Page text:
November 3, 2014
– The Dragon Age series has what feels like a long and twisting history of gameplay revisions and style shifts, such that it seems hard to believe the first game is a mere five years old. While Dragon Age II wasn't a total bust of an experience, many fans were left sour as a result of its narrow focus, poor combat encounter design, and repetitive scenery, and the resulting outcry seemed to befit a series with a more entries than the three (counting an expansion) that actually exist.
So, with a long-awaited sequel on the horizon, many folks are a bit gun-shy going in. Will it be more like Origins or II? How will the new "open" world play out? Is this going to be The Elder Scrolls VI: Thedas?
Luckily for me, those questions now have tentative answers. I spent a solid five hours and change playing an almost-complete Xbox One version of the game without any adult supervision. I dug into character customization and the early experience, and had ample time to take notes and work through some of my thoughts about Inquisition as it compares not only to its predecessors, but to the other RPGs that have clearly influenced parts of it. Gather your party and venture below, dear reader.
Immediately after selecting new game from the stylish animated title screen, I was presented with a cinematic of my character awakening in what seemed like a Fade-inspired fever dream, complete with the figure of a radiant woman beckoning him forward. From there, it was character creation time. If you've seen the recent videos, you know what to expect here. There's an excellent, robust selection of race and appearance options that allow the player a great deal of control over the countenance their upstart inquisitor will adopt. There are no sliders here, but instead full scaling and detail options, so those of you interested in such things can get that slightly sloped nose bridge you've always dreamed of just right. In addition to the four selectable races of human, dwarf, qunari, and elf, each with male/female options, you'll find the usual slate of Dragon Age classes awaiting your selection: mage, warrior, and rogue.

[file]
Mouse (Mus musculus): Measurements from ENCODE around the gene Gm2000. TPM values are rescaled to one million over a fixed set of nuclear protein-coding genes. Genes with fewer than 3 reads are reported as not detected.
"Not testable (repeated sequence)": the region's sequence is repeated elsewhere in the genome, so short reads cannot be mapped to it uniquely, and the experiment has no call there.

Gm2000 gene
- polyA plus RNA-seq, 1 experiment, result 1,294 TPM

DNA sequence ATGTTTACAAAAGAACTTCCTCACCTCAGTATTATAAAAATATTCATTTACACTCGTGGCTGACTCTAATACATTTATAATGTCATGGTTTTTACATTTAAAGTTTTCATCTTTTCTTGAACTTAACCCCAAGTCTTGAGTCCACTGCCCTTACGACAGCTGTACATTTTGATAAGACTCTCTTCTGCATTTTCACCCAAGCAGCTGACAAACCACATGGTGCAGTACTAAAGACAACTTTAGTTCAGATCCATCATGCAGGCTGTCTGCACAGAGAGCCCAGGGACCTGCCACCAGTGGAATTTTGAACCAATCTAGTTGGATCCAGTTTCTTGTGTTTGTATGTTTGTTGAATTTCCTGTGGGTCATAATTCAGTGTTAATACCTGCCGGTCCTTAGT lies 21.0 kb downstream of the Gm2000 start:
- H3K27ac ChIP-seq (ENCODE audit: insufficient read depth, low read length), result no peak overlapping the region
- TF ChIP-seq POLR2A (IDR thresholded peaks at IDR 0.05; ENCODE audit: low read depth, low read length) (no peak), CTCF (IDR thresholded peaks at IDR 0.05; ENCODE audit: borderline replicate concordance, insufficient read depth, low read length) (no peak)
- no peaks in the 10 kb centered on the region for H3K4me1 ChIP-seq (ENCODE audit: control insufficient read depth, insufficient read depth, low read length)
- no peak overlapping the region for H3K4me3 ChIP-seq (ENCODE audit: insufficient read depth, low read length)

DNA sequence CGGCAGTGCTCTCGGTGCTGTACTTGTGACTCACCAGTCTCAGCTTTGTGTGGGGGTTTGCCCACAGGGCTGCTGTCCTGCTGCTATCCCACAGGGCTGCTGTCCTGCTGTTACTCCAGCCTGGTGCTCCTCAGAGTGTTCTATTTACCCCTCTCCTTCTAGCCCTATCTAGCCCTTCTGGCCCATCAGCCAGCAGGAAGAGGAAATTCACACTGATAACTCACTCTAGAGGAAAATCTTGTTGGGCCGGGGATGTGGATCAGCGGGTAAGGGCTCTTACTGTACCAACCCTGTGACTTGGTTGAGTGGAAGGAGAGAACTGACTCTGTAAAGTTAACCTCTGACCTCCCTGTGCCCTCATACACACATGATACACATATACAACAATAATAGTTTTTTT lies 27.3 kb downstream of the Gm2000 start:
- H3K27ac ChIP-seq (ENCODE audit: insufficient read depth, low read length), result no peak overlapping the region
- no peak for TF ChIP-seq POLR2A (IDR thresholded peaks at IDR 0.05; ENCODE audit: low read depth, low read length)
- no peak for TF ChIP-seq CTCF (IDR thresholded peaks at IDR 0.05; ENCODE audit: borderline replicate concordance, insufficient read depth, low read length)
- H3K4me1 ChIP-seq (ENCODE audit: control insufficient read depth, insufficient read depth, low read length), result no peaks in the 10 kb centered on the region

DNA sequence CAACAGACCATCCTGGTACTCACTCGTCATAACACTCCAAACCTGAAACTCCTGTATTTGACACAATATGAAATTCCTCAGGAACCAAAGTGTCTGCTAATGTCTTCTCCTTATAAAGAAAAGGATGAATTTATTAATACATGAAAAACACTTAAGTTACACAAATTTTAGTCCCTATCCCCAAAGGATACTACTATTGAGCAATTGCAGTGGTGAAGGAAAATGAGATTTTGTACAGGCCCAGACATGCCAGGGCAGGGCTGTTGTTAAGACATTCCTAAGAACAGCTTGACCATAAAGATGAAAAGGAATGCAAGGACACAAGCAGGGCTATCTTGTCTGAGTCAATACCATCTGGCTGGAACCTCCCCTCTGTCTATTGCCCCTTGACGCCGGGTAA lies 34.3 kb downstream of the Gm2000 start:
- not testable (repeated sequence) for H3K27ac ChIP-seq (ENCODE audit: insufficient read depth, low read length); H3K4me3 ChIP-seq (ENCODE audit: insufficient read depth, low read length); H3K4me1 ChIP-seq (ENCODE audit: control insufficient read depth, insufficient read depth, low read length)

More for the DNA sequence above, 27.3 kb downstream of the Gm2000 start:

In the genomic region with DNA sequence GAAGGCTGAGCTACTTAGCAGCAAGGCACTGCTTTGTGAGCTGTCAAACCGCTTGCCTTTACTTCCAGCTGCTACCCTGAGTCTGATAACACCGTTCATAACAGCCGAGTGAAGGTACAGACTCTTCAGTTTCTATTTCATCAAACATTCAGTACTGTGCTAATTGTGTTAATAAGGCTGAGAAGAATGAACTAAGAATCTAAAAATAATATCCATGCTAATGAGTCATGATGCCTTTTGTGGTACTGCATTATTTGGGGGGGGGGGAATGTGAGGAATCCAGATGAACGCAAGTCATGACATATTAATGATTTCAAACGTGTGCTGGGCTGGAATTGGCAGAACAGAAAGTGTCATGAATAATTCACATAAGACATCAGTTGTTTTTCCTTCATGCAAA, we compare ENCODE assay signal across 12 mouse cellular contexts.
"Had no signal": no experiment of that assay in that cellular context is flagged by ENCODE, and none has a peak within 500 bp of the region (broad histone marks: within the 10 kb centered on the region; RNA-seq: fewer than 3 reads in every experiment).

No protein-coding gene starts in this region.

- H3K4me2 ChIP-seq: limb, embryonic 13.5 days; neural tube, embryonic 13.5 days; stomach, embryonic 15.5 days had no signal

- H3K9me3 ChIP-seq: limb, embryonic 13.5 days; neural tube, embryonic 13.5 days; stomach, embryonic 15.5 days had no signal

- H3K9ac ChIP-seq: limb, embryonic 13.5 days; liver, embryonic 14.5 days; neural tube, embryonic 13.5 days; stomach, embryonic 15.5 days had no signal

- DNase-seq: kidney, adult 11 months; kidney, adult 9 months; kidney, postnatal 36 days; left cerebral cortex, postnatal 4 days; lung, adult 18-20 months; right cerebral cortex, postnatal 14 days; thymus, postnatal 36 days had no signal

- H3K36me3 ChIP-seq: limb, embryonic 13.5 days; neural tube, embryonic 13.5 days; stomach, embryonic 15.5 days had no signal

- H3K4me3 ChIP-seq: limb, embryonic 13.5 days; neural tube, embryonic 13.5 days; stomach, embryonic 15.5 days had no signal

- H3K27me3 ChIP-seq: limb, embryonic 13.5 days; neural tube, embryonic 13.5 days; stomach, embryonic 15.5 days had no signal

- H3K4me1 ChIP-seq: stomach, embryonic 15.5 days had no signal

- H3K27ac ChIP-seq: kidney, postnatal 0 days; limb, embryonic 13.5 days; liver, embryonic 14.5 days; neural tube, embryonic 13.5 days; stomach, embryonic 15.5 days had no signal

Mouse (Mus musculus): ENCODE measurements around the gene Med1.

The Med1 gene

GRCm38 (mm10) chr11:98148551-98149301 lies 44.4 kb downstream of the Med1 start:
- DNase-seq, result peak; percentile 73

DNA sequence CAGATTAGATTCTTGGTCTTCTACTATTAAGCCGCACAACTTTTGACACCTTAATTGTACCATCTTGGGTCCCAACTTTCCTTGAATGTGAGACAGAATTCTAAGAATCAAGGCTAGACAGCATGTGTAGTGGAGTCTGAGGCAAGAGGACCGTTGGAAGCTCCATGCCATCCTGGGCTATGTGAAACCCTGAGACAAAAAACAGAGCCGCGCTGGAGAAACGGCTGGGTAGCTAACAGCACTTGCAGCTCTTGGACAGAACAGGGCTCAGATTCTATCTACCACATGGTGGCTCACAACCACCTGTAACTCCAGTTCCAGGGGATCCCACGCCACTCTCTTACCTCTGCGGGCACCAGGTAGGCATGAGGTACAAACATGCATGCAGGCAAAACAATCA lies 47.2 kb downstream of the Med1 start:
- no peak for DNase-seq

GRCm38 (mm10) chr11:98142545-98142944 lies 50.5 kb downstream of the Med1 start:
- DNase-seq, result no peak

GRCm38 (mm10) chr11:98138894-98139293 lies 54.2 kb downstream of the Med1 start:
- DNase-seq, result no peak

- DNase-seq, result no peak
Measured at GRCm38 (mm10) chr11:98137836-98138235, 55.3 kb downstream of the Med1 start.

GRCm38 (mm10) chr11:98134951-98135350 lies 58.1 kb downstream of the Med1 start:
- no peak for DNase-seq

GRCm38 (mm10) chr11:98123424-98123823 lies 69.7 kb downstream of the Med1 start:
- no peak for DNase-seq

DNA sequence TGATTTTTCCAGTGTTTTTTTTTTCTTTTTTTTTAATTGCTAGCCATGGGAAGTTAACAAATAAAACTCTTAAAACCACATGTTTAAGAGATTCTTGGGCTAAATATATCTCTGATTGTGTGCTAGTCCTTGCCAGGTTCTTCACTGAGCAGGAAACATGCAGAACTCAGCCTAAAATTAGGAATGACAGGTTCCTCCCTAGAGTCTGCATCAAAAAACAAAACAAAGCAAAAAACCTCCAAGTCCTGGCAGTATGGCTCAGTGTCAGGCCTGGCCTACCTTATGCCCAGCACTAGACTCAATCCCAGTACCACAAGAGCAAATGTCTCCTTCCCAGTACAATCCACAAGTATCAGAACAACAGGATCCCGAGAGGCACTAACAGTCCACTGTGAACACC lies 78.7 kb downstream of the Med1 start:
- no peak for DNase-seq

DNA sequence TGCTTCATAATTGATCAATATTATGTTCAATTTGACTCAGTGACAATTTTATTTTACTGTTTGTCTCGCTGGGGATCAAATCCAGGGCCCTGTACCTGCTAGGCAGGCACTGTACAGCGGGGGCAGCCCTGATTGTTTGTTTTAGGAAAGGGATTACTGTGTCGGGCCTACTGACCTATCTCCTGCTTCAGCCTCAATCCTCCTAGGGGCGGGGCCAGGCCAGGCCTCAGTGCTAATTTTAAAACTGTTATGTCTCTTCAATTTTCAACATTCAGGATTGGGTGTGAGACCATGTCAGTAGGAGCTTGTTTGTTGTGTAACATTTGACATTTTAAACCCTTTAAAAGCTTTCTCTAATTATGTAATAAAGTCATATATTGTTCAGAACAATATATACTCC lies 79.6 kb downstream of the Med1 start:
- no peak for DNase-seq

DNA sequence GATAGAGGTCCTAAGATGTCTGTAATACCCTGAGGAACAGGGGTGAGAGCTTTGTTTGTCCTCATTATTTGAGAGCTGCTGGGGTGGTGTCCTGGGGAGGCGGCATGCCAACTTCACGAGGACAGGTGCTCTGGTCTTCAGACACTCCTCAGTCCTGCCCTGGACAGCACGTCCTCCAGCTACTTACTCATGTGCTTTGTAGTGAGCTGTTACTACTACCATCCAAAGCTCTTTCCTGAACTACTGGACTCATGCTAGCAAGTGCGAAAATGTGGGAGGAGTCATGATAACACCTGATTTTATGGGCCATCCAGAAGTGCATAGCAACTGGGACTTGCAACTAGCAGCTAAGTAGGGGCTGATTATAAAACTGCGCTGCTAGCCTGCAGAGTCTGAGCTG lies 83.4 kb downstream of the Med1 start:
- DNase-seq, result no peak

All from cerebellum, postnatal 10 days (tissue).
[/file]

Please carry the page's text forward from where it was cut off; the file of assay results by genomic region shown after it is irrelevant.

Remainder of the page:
Once I finished creating my usual character (Taelus the human mage, of course), I found myself thrust into the Frostback Mountains, a snowy hinterland hurled into chaos by the sudden eruption of The Breach, an interdimensional green hole in the sky. Taelus found himself possessed of a strange mark on his hand, one that seemed to share its origin with the gaping maw in the heavens. These two things turn out to be connected somehow, as the mark gives the hero the power to close smaller baby rifts in space and stem the flow of dreamlike Fade demons pouring forth from them. The hope, according to the numerous characters accompanying you early on, is that that same effect can be extended to the granddaddy Breach.
Once I wrapped up the introductory sequence in the mountains, I had access to Haven, the newly-instated Inquisition's home base, where I was able to set my advisors (including series regulars Leliana and Cullen, among others) on various tasks. Need cold hard coin to keep the war effort going? Leliana suggests spying and assassination contracts; Cullen, upstanding former templar he is, advocates sending soldiers out to do honest work like protecting caravans. There were a number of these smaller tasks scattered about the maps of Orlais and Ferelden at my disposal, and while it's too soon to see how big an impact your choice of advisor has on how these events play out, my early impressions are that they go a long way towards making you truly feel more than just a warrior in the battlefield — a battlefield commander also playing the game of politics. Those same maps also allow you to uncover new regions to explore with your combat party, and the first you'll make a foray into are the Hinterlands, a sylvan region awash in autumn tones. Eager to get my adventuring on, I gathered up my party of four and set out.